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Today's Stichomancy for Karl Rove

The first excerpt represents the past or something you must release, and is drawn from Tarzan the Untamed by Edgar Rice Burroughs:

tion of the inevitable, were the ape-man's charges to prove true. He found himself torn between sentiments of love and honor. On the one hand he could not surrender the woman he loved to the certain fate that must be meted out to her if she were in truth an enemy spy, while on the other it would be equally impossible for him as an Englishman and an officer to give her aid or protection.

The young man contented himself therefore with repeated mental denials of her guilt. He tried to convince himself that Tarzan was mistaken, and when he conjured upon the screen of recollection the face of the girl behind him, he was doubly


Tarzan the Untamed
The second excerpt represents the present or the deciding factor of the moment, and is drawn from The Contrast by Royall Tyler:

"WOMEN have in general but one object, which is their beauty." Very true, my lord; positively very true. "Nature has hardly formed a woman ugly enough to be insensible to flattery upon her person." Extremely just, my lord; every day's delightful ex- perience confirms this. "If her face is so shocking that she must, in some degree, be conscious of it, her figure and air, she thinks, make ample amends for it." The sallow Miss Wan is a proof of this. Upon my telling the distasteful wretch, the other day, that her countenance spoke the pensive language of sentiment,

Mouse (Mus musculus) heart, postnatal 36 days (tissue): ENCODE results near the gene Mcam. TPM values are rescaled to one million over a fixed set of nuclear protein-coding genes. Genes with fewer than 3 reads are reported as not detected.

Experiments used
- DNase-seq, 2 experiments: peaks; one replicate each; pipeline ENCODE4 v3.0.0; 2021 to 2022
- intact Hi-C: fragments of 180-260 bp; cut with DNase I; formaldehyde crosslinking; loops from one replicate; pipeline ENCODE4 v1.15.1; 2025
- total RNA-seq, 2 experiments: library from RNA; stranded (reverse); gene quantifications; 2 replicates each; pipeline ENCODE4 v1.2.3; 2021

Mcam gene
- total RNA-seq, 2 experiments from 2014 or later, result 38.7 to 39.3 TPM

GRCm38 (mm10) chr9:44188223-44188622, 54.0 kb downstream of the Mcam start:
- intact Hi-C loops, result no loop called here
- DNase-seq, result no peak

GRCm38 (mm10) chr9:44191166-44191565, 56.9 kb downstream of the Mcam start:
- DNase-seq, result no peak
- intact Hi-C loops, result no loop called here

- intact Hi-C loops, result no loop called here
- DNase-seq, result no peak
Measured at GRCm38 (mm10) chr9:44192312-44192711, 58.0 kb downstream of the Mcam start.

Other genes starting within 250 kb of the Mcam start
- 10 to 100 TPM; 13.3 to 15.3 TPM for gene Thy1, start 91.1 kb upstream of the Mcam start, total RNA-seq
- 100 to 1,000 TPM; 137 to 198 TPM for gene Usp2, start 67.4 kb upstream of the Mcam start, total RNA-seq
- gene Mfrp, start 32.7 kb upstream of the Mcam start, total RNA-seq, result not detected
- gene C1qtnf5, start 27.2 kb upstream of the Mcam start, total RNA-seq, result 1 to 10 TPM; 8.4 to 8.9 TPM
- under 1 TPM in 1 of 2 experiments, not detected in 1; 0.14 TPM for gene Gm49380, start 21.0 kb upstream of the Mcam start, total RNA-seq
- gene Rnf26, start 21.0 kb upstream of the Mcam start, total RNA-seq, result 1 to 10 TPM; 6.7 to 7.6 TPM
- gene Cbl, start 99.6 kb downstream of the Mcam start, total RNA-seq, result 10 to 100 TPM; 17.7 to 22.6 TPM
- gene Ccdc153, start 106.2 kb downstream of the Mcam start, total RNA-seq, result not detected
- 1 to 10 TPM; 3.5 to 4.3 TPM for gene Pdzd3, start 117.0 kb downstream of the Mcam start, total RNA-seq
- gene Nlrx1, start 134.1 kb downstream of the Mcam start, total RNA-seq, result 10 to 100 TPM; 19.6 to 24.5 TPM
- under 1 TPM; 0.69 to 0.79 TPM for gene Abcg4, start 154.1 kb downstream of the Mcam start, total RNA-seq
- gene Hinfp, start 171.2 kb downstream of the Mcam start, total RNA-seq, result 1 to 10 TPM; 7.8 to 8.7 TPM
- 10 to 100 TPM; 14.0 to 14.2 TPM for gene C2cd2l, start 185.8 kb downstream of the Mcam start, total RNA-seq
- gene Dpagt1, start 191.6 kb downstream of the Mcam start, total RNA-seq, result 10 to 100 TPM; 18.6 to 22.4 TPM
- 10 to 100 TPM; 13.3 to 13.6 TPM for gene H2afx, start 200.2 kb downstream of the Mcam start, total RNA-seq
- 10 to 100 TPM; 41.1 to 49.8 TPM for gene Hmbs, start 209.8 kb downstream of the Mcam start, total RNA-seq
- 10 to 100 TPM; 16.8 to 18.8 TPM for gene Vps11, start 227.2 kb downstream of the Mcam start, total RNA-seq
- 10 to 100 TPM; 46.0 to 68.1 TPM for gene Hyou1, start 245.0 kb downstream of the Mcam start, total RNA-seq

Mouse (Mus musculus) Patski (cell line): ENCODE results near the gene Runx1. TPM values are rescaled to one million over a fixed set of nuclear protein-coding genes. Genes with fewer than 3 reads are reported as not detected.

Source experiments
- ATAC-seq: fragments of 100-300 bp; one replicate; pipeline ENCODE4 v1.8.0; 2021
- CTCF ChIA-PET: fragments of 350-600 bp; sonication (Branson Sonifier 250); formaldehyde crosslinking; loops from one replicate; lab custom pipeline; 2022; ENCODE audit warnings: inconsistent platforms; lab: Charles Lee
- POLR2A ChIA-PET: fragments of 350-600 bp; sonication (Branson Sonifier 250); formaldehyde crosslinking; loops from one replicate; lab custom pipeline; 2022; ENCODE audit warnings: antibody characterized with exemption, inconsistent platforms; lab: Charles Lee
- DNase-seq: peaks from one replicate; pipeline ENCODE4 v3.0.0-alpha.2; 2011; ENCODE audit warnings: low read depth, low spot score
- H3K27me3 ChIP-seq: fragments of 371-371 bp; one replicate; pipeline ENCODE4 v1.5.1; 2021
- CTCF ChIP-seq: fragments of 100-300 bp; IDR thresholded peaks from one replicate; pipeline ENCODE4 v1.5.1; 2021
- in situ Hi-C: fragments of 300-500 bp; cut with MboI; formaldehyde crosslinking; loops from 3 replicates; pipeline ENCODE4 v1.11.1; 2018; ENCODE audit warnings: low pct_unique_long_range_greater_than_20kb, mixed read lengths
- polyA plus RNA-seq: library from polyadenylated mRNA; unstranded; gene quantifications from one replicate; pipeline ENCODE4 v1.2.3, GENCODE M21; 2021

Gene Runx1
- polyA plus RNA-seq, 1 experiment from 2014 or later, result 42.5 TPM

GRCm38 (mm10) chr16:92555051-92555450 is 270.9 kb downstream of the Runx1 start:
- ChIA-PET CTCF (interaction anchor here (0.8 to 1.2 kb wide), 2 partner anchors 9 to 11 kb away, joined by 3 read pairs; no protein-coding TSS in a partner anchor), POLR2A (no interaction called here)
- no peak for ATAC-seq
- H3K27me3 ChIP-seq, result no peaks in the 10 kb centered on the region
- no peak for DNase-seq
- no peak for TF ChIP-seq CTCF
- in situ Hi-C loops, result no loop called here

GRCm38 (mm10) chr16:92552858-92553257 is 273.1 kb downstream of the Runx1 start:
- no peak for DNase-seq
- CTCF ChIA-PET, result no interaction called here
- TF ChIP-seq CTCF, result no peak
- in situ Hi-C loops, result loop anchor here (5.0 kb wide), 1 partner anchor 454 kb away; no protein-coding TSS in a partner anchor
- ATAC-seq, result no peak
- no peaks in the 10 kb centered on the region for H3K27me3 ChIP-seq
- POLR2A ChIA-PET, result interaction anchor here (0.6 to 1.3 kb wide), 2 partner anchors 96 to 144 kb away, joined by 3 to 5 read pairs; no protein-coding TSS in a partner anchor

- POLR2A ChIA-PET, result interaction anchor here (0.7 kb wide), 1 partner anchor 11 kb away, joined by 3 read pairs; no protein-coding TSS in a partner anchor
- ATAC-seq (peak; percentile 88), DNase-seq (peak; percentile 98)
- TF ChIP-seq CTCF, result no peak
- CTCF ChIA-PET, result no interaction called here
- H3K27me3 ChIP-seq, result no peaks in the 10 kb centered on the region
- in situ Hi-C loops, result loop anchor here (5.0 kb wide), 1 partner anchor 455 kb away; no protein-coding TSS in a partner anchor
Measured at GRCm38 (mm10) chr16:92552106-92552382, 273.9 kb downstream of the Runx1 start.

The third excerpt represents the future or something you must embrace, and is drawn from Moby Dick by Herman Melville:

suppose this Peter here is an emigrant from there. As the light looked so dim, and the place, for the time, looked quiet enough, and the dilapidated little wooden house itself looked as if it might have been carted here from the ruins of some burnt district, and as the swinging sign had a poverty-stricken sort of creak to it, I thought that here was the very spot for cheap lodgings, and the best of pea coffee.

It was a queer sort of place--a gable-ended old house, one side palsied as it were, and leaning over sadly. It stood on a sharp bleak corner, where that tempestuous wind Euroclydon kept up a worse howling than ever it did about poor Paul's tossed craft. Euroclydon,


Moby Dick